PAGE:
Between pieces, both pointed to a sort of new intimacy to the performance, set up just feet from listeners without the intervention of a stage. Both are Connecticut voters, and said that they were excited to find an activity that bridged the classical tradition—sometimes stuffy and removed—and civic engagement.
“I think for me, it’s inspiring to see members from the community from all walks of life listening to these artists,” Marshall said. “Music breaks through the tensions and lightens the spirits. For us as artists, it’s hard to feel like we’re making a tangible difference during the election.”
Horowitz added that the duo marked one of the new ways musicians are “dismantling the concert hall” and figuring out how to create music and broaden both the canon and the way classical music is viewed during the COVID-19 pandemic. Before the convert, she and Marshall worked to find composers who directly addressed loss, trauma, and politics in their work.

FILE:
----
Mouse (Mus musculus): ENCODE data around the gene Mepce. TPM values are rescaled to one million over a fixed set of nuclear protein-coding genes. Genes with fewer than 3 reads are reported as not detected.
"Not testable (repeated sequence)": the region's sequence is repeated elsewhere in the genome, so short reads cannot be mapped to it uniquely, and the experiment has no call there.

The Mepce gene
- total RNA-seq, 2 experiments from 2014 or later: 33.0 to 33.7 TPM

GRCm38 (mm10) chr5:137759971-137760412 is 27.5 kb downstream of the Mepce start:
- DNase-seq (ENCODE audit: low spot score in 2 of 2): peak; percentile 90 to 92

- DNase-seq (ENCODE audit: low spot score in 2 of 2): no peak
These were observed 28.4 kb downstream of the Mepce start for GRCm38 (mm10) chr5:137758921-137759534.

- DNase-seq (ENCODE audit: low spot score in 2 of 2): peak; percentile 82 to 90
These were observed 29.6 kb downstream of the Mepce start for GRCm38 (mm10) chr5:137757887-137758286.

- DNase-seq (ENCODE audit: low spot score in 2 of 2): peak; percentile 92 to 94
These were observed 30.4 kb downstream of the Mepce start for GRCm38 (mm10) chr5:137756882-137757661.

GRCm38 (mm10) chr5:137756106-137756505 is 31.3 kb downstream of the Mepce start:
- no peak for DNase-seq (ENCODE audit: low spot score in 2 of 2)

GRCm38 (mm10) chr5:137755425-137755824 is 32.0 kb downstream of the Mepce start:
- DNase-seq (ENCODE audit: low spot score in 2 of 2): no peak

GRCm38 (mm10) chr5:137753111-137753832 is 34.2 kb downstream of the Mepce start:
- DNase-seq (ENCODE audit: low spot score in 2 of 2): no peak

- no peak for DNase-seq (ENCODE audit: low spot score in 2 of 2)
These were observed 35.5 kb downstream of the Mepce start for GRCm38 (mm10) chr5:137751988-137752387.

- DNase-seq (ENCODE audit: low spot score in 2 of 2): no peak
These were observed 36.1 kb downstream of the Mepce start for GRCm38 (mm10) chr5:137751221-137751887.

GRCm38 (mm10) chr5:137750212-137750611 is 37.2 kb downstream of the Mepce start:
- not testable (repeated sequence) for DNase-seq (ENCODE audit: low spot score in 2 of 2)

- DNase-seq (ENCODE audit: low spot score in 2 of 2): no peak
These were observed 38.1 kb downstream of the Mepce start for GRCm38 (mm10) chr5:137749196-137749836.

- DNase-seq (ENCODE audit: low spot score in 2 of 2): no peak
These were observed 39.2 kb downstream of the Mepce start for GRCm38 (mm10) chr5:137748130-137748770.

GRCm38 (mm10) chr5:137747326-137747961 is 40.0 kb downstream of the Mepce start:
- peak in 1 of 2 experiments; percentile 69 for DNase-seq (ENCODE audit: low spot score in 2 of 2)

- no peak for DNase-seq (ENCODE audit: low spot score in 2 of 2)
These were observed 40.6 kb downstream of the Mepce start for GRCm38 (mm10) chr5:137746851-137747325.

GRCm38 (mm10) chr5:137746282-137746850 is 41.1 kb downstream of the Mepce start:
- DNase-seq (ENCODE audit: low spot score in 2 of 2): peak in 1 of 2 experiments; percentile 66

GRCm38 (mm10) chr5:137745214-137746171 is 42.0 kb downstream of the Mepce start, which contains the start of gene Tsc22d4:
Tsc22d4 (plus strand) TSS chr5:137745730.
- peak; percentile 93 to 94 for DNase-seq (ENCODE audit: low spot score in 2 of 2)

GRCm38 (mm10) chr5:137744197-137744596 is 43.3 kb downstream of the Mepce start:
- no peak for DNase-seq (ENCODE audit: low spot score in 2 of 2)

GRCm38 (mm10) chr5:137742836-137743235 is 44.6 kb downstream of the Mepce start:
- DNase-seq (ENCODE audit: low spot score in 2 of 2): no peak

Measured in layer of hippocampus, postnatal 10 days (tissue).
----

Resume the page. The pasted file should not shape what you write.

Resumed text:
Between Wohlfahrt and Ignaz Pleyel, the two introduced voter-listeners to Bologne, a colonel in the French Revolution and composer to Paris' short-lived Concert des Amateurs in the last half of the eighteenth century. He died on the lip of the nineteenth century, as revolution continued to roil the country.
“He was a champion fencer and fought in the French Revolution, and despite all of the systemic racism in Europe, he achieved a lot of success during his life,” Horowitz said as she introduced the composer’s “Aria con Variatione.” “So we’re excited to share this.“